Multi-billion dollar illicit trade helping to fund terror in East AfricaThe proceeds of illicit trade go towards funding campaigns of terror, while Somali warlords profit from the thousands of bags of cheap, illicit sugar that are smuggled into Kenya only daily basis.
Trade in counterfeit or fake goods, which are usually smuggled across borders, is helping to finance extremism in East Africa allowing such terror groups as al-Shabaab, to operate with near impunity.
According to a new report commissioned by the Counter Extremism Project (CEP) and authored by Sir Ivor Roberts, a senior CEP senior advisor, terrorists groups continue to cash in on the illegal ivory trade to pay their soldiers.
Exact figures are hard to come by, but a study conducted by Kenya’s Anti-Counterfeit Authority between October 2019 and February 2020 shows that illicit trade cost Kenya KSh103 billion (just over $1 billion) in revenue in 2018.
The report highlights that East Africa—a key security partner in the war on terror and a principal engine of economic development on the African continent—is being critically undermined by illicit trade.
The proceeds go towards funding campaigns of terror, while Somali warlords profit from the thousands of bags of cheap, illicit sugar that are smuggled into Kenya only daily basis.
In the report An Unholy Alliance: Links Between Extremism and Illicit Trade in East Africa, Sir Ivor reveals that terror groups such as al-Shabaab and ISIS-linked affiliates in Somalia and Mozambique, as well as Central African militias, urban gangs, and international crime groups are increasingly targeting East Africa as a destination market for illicit trade, as well as a transport hub for the mass import and export of illegal goods.
Meanwhile, the multi-million-dollar illegal tobacco industry funds corruption, insurgency, and the illegal arms trade across the region.
Sir Ivor writes, “As illicit trade networks continue to expand and mature in their sophistication, the cost to East African society has been enormous. At every link in the illicit chain, economic, social, and political harm is done to East African society, while terror and crime groups grow stronger.”
CEP is a not-for-profit, non-partisan, international policy organization formed to combat the growing threat from extremist ideologies. Led by a renowned group of former world leaders and diplomats it combats extremism by pressuring financial and material support networks; countering the narrative of extremists and their online recruitment; and advocating for smart laws, policies, and regulations.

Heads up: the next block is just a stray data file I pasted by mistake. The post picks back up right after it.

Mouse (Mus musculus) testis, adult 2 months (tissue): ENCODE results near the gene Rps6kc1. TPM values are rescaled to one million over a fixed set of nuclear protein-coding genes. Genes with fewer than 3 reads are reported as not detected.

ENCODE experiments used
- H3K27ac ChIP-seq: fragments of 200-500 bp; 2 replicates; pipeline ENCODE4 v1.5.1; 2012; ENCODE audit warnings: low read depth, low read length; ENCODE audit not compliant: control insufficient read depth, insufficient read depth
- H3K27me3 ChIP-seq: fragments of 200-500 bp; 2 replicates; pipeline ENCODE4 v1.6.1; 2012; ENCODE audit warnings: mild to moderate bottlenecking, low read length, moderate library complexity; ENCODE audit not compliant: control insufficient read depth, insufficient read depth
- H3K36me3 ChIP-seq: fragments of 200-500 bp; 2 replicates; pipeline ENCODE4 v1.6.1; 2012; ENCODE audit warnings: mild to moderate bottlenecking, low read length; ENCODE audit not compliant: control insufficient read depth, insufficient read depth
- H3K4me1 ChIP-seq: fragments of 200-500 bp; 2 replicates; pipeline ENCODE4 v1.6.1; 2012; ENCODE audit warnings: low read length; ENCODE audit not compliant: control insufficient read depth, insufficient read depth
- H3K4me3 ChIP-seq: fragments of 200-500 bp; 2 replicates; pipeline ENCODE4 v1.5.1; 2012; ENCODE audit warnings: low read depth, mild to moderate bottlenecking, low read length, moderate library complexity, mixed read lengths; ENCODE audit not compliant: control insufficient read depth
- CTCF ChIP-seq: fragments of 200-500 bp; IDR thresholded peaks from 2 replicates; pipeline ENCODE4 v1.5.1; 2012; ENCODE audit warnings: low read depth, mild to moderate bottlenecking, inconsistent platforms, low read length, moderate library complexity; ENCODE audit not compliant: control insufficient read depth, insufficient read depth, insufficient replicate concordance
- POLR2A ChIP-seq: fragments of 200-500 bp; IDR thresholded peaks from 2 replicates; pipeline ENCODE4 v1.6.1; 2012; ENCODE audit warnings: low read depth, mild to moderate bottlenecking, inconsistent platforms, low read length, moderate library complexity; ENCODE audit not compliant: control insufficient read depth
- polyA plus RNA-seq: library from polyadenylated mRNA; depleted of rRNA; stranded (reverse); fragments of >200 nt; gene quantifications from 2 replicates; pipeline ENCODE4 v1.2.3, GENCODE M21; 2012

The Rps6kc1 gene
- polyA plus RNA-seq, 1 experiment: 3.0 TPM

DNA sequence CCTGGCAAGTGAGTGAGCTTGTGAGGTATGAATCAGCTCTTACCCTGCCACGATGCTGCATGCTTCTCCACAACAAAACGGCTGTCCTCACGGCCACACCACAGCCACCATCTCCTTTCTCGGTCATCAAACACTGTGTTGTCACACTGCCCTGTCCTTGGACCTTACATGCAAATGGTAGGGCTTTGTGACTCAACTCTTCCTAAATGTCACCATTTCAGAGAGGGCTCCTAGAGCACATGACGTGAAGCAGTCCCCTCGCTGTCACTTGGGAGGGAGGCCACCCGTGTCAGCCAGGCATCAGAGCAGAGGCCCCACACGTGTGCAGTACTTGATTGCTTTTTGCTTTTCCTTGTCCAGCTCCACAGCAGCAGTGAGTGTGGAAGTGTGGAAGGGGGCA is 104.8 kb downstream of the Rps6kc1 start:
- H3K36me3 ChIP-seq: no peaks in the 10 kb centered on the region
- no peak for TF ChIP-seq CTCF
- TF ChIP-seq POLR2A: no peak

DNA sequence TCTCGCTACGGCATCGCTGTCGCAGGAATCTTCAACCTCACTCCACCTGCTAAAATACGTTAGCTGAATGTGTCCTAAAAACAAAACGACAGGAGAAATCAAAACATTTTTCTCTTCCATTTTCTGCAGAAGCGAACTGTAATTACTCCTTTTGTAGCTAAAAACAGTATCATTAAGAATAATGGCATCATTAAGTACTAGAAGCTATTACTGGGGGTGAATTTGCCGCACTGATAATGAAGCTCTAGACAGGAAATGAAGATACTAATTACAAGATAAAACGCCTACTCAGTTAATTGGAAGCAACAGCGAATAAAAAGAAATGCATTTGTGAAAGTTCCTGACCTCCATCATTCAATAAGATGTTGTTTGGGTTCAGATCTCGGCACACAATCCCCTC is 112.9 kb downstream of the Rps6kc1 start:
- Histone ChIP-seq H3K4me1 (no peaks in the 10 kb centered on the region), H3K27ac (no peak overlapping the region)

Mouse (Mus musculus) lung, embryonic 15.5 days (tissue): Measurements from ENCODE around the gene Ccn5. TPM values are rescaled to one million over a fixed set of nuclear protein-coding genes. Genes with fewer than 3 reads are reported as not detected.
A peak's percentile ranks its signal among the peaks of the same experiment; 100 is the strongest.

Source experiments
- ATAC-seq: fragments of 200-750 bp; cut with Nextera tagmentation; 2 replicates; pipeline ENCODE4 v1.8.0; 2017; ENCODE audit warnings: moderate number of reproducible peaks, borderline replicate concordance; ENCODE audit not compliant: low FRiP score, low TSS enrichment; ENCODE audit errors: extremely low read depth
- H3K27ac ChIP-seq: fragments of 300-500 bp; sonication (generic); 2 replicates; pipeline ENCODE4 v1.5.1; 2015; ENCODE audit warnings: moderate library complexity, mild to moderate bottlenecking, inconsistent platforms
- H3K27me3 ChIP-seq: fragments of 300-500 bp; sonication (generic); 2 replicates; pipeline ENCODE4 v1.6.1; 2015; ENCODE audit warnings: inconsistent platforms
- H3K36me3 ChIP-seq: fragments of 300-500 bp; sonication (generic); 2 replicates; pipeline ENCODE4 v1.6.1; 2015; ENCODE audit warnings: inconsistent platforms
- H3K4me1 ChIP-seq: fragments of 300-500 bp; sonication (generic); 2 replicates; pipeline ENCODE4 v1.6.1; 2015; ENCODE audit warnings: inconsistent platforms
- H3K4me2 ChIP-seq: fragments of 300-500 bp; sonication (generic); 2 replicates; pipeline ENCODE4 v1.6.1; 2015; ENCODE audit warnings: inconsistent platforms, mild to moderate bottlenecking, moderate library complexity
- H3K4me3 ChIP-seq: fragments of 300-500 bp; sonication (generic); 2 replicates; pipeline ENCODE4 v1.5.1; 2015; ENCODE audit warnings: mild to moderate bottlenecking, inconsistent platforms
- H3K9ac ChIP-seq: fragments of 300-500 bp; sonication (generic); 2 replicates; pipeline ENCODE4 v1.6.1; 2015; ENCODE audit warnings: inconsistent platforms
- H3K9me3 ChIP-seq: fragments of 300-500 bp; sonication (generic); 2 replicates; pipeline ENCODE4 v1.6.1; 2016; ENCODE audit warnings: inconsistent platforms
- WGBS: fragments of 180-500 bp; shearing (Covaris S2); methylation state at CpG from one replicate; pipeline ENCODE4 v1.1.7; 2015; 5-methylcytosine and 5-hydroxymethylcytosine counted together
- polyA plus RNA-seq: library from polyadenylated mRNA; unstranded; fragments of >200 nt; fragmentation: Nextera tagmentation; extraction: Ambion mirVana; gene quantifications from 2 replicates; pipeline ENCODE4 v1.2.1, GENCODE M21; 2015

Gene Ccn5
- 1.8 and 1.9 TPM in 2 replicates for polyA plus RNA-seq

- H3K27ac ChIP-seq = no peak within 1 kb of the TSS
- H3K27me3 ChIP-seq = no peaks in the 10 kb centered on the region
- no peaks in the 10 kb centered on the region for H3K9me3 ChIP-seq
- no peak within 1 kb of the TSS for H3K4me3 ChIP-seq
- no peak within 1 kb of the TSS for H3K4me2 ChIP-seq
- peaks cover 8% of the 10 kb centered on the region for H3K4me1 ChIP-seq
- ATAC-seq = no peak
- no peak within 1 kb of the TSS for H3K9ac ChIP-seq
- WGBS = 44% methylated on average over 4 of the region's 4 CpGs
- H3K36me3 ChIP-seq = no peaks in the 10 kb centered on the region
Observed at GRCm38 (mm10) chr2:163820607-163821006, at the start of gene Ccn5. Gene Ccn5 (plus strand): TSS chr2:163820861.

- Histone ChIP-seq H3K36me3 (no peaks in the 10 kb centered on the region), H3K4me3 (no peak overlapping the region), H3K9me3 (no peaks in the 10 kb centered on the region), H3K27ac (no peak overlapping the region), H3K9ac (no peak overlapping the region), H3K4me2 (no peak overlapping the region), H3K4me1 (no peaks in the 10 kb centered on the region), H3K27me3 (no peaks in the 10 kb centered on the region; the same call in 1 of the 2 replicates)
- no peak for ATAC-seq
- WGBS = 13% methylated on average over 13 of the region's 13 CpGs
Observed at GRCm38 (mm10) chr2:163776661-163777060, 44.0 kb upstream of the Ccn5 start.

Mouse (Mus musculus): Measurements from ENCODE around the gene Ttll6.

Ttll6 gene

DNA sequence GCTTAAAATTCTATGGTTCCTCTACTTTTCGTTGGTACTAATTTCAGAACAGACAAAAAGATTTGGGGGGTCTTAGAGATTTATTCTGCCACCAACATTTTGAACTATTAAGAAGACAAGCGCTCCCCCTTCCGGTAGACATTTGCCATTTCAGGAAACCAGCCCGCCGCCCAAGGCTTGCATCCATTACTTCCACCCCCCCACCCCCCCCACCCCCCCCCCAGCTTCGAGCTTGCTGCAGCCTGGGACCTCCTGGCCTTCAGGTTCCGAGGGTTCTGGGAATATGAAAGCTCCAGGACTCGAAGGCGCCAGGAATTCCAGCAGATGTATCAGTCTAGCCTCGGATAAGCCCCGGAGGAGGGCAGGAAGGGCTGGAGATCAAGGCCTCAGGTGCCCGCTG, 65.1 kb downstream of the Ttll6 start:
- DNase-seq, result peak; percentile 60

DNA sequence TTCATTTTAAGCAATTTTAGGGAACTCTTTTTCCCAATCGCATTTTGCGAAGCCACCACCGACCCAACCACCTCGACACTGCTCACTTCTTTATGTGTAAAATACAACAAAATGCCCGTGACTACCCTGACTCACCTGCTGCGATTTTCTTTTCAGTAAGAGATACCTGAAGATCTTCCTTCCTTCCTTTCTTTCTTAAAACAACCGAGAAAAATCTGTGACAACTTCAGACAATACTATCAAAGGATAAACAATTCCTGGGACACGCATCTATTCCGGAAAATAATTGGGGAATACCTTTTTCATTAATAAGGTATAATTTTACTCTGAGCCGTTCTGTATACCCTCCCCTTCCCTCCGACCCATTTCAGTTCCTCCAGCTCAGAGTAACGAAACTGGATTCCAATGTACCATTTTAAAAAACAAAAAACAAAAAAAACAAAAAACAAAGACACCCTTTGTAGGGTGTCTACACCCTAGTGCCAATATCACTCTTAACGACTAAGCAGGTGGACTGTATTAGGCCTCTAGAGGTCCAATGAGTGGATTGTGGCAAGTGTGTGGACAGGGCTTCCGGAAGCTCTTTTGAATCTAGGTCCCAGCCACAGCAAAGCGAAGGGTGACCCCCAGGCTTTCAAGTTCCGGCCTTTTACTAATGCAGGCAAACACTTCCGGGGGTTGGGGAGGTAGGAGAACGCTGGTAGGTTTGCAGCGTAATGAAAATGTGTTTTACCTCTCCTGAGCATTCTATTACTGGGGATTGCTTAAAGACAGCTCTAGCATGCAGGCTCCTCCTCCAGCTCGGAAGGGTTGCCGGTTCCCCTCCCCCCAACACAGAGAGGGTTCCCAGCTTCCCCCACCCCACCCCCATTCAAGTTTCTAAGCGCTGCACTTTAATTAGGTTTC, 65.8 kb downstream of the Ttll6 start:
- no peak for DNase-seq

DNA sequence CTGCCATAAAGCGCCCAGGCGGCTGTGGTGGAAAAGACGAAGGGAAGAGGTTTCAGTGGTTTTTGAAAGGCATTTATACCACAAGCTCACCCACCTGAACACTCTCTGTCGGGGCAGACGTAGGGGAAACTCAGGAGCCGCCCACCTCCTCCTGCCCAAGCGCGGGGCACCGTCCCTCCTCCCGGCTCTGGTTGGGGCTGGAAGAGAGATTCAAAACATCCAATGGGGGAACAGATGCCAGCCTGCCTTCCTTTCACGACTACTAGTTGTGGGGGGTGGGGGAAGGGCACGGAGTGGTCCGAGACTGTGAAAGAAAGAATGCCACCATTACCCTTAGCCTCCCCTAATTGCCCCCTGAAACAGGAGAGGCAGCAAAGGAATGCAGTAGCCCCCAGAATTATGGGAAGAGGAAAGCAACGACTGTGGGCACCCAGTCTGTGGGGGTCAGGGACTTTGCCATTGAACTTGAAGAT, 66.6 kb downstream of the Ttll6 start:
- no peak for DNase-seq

Many terrorist and extremist groups operating in and around East Africa, including al-Shabaab, ISIS, and the Lord’s Resistance Army, are supported and sustained by the illicit trade, as they continue to benefit from ill-gotten gains. Asian crime syndicates, Latin American narco-traffickers, and other international crime groups have also earmarked the region as a key location for smuggling narcotics, wildlife, precious stones, and counterfeit goods.
As East Africa struggles to recover from the ravages of the Covid-19 pandemic, Sir Ivor believes the region must prioritise measures which target illicit trafficking.
“The most effective way from the East African region, and the wider international community, to fight extremism, crime, and corruption is to turn off the taps of illicit trade. This can ensure critical revenues are not lost to the shadow economy but are instead invested in key services. Combating illicit trade should be the number one priority for East African governments and their international allies. This issue goes beyond the borders of East Africa, and it is imperative that the international community pay heed,’ Sir Ivor said.